You've Got What?
How infectious diseases are spread and simple and practical advice for preventing the spread of infection in the home and community
Food poisoning is illness resulting from consumption of contaminated food or water. Food can be contaminated by bacteria, viruses, parasites or fungi, or by toxins produced by them. Food poisoning is one of the most common illnesses in Australia, with an estimated 4 to 7 million cases of foodborne illness each year.
Many different organisms can cause food poisoning. Most are particular types of bacteria and more than 95% of reported cases of bacterial food poisoning are caused by infection with just two species, Campylobacter and Salmonella. Dangerous bacteria can survive on many foods.
Contaminated food may not look, smell or taste any different from food that is safe.
The risk of food poisoning is significantly reduced if food is correctly handled and cooked, eaten immediately or stored properly.
Always wash your hands with soap and running water before preparing or eating food. Remember also to wash your hands after:
Pests such as flies, cockroaches and mice carry disease. Keep food safe by:
Do not allow animals into kitchens. In particular, do not feed them in the kitchen. Do not wash pet food bowls in the kitchen sink.
The inside of a car provides the ideal environment and temperature for bacteria to multiply, so food should be in the car for as short a time as possible.
Get refrigerated and frozen foods at the end of the shopping trip and keep them cold.
Keep hot foods separate from cold foods.
Check date markings on food packages, for example, use by or best before dates.
Cooked food can be allowed to cool to reasonably warm (about 45ºC) before it is put into the fridge; it is not essential to let it completely cool. Food will cool faster in smaller containers, and metal containers lose heat faster than plastic ones.
Store raw meats near the bottom of the fridge to ensure that juices do not drip onto other foods. Alternatively, put meat onto a covered tray or container within the fridge.
Keep raw foods on separate plates from ready- to-eat foods such as cooked foods and salads. Bacteria still grow in foods that have been kept refrigerated – they just take longer to grow.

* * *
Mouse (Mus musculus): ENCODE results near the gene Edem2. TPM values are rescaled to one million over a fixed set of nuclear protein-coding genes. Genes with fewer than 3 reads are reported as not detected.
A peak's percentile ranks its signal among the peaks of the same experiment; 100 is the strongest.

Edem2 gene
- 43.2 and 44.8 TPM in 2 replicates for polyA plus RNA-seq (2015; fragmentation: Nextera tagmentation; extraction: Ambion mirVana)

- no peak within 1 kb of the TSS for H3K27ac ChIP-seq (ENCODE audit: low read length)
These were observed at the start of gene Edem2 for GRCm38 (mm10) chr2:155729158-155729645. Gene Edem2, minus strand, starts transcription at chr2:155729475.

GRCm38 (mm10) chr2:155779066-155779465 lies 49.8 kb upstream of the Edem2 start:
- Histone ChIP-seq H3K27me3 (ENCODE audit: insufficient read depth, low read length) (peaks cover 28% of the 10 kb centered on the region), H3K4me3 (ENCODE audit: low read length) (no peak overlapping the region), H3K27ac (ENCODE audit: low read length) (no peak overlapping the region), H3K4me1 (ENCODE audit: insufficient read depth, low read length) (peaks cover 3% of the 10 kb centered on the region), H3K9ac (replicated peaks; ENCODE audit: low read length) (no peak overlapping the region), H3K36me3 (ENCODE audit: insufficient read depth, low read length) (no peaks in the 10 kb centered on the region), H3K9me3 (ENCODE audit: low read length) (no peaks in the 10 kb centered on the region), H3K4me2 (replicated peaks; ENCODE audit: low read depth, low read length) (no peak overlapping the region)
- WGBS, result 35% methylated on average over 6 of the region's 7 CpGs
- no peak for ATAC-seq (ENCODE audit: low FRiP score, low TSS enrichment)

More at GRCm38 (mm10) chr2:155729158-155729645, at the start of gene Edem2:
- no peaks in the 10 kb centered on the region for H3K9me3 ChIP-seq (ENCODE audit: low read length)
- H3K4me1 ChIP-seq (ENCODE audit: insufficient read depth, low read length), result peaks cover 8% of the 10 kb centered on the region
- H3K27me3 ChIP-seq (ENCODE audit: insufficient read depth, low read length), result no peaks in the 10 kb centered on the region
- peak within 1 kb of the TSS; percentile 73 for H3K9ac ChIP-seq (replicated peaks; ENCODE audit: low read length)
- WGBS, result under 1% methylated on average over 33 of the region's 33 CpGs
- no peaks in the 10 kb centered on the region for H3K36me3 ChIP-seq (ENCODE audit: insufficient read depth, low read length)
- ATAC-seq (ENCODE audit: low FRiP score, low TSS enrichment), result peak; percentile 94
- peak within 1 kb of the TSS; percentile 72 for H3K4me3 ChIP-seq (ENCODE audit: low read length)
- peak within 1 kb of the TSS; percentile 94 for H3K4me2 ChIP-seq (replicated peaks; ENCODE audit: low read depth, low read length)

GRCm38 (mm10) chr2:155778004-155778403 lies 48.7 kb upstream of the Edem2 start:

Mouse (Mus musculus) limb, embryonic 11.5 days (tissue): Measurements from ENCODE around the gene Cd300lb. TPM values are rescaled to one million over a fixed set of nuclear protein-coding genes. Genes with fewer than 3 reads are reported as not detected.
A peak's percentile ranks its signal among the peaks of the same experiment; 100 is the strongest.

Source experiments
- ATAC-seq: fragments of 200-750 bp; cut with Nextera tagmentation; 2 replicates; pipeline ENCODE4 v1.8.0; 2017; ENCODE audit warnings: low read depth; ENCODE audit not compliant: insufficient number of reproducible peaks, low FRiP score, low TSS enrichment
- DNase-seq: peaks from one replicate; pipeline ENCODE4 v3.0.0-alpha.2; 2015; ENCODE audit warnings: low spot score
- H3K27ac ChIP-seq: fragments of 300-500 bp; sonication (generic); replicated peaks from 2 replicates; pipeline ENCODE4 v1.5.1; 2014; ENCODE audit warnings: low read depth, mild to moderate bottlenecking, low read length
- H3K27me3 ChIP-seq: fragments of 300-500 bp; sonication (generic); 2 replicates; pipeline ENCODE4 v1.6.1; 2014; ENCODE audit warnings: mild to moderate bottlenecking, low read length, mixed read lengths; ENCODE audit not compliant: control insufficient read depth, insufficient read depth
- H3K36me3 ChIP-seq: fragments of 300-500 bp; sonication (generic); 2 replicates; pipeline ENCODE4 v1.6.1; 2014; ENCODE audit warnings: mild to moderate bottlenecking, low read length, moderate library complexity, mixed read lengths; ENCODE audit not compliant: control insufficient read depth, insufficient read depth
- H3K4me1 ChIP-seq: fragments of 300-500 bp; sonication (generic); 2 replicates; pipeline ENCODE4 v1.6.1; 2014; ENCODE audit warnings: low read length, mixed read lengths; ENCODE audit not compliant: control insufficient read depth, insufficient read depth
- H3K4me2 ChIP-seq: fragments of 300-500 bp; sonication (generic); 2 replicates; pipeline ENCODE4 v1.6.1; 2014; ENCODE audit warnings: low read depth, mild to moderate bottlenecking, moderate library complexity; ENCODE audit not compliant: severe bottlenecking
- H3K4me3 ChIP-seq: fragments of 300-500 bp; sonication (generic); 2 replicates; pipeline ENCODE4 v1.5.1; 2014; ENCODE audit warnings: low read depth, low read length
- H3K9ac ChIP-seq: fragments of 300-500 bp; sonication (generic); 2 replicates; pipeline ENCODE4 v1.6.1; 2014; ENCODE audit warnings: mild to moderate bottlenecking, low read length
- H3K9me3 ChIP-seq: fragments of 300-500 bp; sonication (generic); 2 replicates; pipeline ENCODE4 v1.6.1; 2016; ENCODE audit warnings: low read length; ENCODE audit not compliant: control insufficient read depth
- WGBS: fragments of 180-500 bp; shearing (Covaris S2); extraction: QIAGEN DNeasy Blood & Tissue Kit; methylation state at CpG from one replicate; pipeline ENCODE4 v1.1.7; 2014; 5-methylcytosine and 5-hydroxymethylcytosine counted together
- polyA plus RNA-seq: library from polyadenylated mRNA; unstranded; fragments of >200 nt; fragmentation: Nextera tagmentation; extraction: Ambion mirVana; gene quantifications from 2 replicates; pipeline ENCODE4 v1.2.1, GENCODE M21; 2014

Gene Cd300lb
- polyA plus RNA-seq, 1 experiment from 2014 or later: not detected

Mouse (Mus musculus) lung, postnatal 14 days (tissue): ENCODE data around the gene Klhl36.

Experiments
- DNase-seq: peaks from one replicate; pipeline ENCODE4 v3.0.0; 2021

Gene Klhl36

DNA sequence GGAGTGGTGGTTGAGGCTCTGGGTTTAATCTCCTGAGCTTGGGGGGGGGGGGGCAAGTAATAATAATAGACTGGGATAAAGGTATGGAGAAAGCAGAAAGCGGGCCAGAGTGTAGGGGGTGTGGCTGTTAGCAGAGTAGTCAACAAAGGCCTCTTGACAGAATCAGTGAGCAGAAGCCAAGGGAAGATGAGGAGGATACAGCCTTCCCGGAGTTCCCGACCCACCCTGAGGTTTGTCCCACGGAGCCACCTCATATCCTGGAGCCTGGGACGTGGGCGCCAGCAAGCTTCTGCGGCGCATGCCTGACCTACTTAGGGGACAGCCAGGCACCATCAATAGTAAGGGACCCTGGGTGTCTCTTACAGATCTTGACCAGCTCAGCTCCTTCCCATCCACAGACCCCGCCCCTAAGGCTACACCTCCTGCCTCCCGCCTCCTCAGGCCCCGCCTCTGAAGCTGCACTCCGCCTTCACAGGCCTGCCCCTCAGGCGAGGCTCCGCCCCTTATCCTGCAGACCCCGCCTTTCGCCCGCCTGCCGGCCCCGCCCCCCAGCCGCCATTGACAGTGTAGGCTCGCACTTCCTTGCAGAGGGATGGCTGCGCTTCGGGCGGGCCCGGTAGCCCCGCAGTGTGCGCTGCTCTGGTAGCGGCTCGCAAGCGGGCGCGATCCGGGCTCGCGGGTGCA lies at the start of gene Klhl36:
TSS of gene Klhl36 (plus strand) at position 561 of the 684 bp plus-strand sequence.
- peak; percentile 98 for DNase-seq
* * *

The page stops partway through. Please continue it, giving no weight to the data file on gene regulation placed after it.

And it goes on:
Safe food handling and preparation practices include:
Thaw meat and other foods in the bottom of the fridge whenever possible. Food can be thawed in a microwave oven, at room temperature (for example, on a bench) or in water, provided the food is cooked immediately after it has thawed.
Take great care if you cook meat when it is only partially thawed. Make sure that it is cooked right through.
The surface of meat is usually the part that is contaminated with bacteria. Problems arise especially when contamination from the outside is moved to the inside, such as when meat is minced or sliced or a skewer is pushed through the meat. Then the meat must be thoroughly cooked right through. Therefore mince, sausages, hamburger patties, rolled roasts, kebabs, yiros, shaslicks and other such foods should be cooked right through. Thorough cooking means that there is no pink meat and the juices run clear when the meat is skewered, cut or pressed.
If you have access to a meat thermometer, you can use it to check the internal temperatures. In the case of hamburgers and poultry, make sure they are cooked throughout. Aim for around 75ºC in the centre of the meat item. See the Food Safety Information Council's infographic (PDF 565KB) with instructions for using a food thermometer.
Microwaves are a quick and convenient way to cook foods, but they tend to heat foods unevenly, leaving cold spots. So, when microwaving foods, always rotate and stir the food during cooking for more even cooking. Also, wait until the required standing time is over before you check that cooking is complete, because foods continue to cook even when the microwave is turned off.
When reheating foods, heat to steaming hot. This will kill any bacteria which may have grown on the food in the fridge.
(picnics, barbecues, camping, school lunches)
Warm summer weather is perfect for bacteria to grow.
Keep all food cold, unless it has just been cooked and will be eaten hot straight away. Do not pack food if it has just been cooked and will be eaten cool. Let it get cold in the fridge first.
Do the maximum amount of food preparation at home, particularly if hand washing facilities are inadequate at the place where the food will be eaten.
When camping, it is best to pack dried, canned and ultra heat treated (UHT) foods rather than fresh foods.
When packing children’s lunches, either pack a frozen ice block drink in the lunch box to keep food cold (summer and winter) or choose foods that will not ‘go off’. That is, do not pack foods that would normally be kept in the fridge, such as milk, soft cheese, meats or eggs, even in sandwiches.
Fillings for sandwiches that are fairly safe under warmer conditions are often those fillings that can sit on a shelf without needing refrigeration, such as honey, yeast extracts and peanut butter products.
In some schools where there are children with severe allergies to nuts and nut products, parents may be asked not to include nuts and nut products in their children’s school lunches.
(restaurants and take-aways)
Cold foods should be cold to the touch and should be displayed on ice or in a fridge.
Poultry, mince, sausages, hamburger patties, rolled roasts, kebabs, yiros, shashliks and other such foods should be cooked right through. If they are not, send them back.
Eat hot foods while they are still hot. Be careful about handling leftovers, including foods taken home in a ‘doggy bag’. They should be put in the refrigerator as soon as possible.
If you are not happy with the safe handling of the food at a restaurant or take-away, contact the Environmental Health Officer at your local council and discuss your concerns.